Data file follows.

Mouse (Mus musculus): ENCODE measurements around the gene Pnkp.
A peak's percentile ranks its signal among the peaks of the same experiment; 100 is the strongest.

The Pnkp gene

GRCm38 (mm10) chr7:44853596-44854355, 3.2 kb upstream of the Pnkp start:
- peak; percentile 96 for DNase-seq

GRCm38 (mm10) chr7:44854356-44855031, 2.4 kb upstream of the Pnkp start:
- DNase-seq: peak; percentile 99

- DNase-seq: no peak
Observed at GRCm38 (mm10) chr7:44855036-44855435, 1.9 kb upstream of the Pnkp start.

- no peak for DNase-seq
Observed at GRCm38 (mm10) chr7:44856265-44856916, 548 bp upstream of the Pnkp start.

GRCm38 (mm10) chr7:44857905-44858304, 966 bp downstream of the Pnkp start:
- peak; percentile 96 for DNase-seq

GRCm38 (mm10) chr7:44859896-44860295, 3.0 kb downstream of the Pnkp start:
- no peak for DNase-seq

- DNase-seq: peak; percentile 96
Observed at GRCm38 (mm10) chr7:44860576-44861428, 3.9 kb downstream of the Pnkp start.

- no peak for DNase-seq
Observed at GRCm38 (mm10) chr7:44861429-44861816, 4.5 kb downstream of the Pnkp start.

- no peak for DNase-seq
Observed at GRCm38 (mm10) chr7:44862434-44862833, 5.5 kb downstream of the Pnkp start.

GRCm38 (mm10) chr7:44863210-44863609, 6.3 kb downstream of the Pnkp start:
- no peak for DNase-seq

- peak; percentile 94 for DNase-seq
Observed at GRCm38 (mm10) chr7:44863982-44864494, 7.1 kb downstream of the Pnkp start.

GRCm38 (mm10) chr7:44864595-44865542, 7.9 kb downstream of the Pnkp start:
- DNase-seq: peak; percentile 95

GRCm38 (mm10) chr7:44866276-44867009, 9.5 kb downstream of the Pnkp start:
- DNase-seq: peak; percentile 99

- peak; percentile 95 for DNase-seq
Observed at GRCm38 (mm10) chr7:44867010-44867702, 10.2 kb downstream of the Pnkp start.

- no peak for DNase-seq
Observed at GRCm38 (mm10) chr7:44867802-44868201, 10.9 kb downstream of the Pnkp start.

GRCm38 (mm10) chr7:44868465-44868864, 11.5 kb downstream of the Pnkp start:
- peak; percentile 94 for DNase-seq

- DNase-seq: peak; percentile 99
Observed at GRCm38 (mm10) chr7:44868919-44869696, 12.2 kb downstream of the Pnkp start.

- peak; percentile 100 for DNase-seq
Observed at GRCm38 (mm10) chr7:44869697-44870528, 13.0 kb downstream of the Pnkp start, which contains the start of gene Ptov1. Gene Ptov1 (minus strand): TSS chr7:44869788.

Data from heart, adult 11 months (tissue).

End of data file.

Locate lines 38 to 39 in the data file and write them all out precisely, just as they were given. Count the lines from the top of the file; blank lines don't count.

- peak; percentile 100 for DNase-seq
Observed at GRCm38 (mm10) chr7:44869697-44870528, 13.0 kb downstream of the Pnkp start, which contains the start of gene Ptov1. Gene Ptov1 (minus strand): TSS chr7:44869788.